Is the almost 6-year old digital compact camera, street photography beast still viable with the newer micro 4/3 or mirrorless cameras?
All the samples in this post (and its related post) are JPEGs straight from the camera on P mode.
Here are some bullets why
The camera is ergonomic and compact. The lens retracts when closed and the general metal build quality is smooth and scratch resistant. It’ll be easy for you to pocket this and whip it out when needed. You can easily navigate the menus, adjust settings and, most importantly, shoot quickly with just one hand. The size is also non-intimidating for when you want to discreetly shoot and it is also simple enough so others can take look at the screen and press a button if you need to be in the photos as well.
Picture quality is on point. Images are tack sharp and colors are vivid. An APS-C sensor in such a tiny body can do that for you. You also get f/2.8 at the widest, so decent enough bokeh should you need it and since image output at ISO 3200 is still workable, it’s okay during select low light situations. This is basically a straight-out-of-the-camera camera. Set the camera mode to P (or even Auto) and let the camera do all the work so all you have to do is compose and shoot.
This post has mostly street/landscape shares, but you can also see regular, day-to-day party photos on my previous personal post here. The filmic look is still there specially when you pop that flash.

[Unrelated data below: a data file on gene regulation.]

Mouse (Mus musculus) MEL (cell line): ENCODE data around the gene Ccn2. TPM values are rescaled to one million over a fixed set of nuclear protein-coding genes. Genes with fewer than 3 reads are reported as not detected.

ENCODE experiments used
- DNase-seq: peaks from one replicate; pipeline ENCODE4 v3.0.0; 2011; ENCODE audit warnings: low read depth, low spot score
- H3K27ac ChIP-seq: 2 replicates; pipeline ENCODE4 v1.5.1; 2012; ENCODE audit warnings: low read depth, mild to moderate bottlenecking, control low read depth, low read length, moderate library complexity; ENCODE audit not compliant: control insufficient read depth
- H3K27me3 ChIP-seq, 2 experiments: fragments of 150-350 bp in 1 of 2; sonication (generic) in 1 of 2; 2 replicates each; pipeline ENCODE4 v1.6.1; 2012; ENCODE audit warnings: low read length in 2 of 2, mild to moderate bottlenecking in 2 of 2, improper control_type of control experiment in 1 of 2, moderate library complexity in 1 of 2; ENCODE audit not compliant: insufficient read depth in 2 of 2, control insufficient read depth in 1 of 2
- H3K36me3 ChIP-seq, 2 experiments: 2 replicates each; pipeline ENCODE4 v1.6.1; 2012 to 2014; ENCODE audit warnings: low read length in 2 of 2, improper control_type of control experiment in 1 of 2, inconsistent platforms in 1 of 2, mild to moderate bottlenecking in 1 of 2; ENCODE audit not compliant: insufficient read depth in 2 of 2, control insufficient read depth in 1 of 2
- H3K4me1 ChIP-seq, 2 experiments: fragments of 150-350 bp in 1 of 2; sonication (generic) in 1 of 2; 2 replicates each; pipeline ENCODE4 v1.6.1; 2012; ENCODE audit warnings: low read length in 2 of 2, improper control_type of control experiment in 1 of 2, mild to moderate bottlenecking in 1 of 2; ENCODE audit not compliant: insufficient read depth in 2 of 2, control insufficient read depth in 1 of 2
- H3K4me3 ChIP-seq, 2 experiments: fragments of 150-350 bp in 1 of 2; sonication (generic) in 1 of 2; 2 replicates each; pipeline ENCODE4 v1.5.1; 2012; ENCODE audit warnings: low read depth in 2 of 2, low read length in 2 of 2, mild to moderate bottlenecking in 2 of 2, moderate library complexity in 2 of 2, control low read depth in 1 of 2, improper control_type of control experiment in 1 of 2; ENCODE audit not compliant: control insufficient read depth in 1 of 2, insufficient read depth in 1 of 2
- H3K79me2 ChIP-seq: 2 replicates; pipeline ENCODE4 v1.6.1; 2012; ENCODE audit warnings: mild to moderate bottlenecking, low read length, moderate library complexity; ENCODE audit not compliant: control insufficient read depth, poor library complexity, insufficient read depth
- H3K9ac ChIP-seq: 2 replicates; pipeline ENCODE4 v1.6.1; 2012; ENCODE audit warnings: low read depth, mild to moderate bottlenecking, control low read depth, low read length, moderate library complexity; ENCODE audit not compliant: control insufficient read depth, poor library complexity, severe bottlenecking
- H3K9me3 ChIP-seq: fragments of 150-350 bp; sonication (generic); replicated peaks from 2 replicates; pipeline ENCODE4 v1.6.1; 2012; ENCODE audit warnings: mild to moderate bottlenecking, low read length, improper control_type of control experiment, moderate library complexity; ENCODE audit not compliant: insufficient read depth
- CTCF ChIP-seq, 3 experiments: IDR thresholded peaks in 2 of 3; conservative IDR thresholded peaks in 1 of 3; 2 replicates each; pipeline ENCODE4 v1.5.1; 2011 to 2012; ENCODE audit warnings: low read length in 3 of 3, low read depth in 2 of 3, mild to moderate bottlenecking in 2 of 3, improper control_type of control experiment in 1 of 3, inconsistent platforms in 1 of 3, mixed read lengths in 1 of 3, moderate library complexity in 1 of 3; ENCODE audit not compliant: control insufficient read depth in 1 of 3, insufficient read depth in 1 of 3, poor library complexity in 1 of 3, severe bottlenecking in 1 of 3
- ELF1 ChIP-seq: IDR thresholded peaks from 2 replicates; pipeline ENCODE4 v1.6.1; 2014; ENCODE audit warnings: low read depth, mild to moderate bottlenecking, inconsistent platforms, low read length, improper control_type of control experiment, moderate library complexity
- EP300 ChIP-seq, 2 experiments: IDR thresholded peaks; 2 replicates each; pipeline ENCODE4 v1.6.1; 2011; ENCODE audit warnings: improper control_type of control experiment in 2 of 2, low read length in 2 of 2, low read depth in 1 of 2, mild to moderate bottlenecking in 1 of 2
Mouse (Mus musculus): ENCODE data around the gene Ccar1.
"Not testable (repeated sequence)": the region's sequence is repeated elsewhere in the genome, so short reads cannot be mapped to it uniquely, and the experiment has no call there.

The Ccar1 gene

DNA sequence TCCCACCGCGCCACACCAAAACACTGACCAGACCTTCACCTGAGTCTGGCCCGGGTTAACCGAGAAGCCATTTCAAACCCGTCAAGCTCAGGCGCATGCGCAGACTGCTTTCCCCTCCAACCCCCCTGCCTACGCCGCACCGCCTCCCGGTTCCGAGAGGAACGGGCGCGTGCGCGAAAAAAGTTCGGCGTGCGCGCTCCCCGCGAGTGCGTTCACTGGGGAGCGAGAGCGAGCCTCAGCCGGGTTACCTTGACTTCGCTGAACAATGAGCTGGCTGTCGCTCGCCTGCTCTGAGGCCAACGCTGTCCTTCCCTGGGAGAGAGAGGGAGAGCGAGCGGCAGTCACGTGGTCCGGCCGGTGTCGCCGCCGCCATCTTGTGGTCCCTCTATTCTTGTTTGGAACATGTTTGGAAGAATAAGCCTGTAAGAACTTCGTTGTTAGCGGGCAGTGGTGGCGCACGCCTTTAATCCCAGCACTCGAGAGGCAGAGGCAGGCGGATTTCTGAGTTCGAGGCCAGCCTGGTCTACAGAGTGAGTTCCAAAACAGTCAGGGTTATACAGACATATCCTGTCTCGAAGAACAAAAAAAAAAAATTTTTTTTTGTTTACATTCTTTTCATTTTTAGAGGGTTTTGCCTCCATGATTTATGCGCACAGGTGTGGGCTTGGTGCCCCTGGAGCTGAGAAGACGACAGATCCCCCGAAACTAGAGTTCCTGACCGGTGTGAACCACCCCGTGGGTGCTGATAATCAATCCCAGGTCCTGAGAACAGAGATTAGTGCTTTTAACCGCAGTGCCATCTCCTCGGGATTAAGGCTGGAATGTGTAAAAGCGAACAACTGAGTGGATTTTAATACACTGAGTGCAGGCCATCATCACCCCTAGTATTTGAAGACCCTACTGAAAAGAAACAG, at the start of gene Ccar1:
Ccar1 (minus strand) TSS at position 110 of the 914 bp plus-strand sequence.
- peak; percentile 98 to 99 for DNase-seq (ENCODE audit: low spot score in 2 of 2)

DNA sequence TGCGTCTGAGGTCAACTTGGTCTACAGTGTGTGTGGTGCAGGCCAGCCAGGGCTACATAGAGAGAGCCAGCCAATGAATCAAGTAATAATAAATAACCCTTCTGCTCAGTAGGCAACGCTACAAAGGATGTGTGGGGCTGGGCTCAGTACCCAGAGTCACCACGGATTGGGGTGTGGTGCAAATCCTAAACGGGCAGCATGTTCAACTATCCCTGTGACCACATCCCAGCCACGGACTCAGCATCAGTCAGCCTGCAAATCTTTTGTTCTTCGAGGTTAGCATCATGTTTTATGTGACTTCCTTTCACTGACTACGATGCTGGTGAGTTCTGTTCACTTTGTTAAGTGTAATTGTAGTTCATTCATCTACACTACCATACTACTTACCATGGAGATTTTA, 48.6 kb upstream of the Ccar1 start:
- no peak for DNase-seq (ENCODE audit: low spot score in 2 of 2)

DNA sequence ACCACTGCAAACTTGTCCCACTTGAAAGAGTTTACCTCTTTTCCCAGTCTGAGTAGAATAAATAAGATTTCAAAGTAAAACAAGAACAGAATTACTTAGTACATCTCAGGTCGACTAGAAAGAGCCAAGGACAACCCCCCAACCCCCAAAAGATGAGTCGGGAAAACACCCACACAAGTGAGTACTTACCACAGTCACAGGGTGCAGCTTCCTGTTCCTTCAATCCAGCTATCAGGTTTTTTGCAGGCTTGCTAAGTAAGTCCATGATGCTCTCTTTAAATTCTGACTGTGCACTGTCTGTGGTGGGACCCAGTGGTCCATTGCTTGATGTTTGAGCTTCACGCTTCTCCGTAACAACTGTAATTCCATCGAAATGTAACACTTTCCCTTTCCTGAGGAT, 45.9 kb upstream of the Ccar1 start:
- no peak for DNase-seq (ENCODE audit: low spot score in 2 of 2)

If you want to see more street/landscape samples, click here for shots around my block.
For the quality of build and output, this is at a good value. If you can get this under $200 (as of writing this), it will be a great price for a camera some renowned street photographers use as a main body. I got mine for $180 on Craigslist so I had budget to get at $30 wi-fi enabled SD card. There are more GR IIs around too,(the version with wi-fi so you can beam your shots straight to your phone or laptop from the camera) but those are closer to $300. If you can get the II at $250, you’ll be in a really good spot.
Here are some numbers on how to maximize the camera
Customize all the buttons to your preference (yes, you can literally customize almost all of them). That way you can quickly access the features listed in the numbers below. This will also make you familiar with all the features the camera can do.
Use Snap the focus feature. For those already familiar with zone focusing, this is Ricoh GRs version of it. On a full shutter press, the camera can focus on 1 of 6 predetermined focus distances (1, 1.5, 2, 2.5, 5 or infinity meters). So if your subject is at or around the focus distance you have your Ricoh GR set to, you can instantly capture that photo without having to half-press the shutter to autofocus.
You can quickly switch between 28mm and 35mm crops. Stemming from point number 1, I made my Fn2 button the crop adjustment so I have the option of switching between these two focal lengths.
Play with the different Effects on both color and black and white presets. I personally use the Positive Film at +8 Vividness, +8 Contrast and +8 Sharpness because the colors are so rich and I also love the High-Contrast B&W.
Always have it on you. Whip it out. Shoot. Enjoy. Repeat.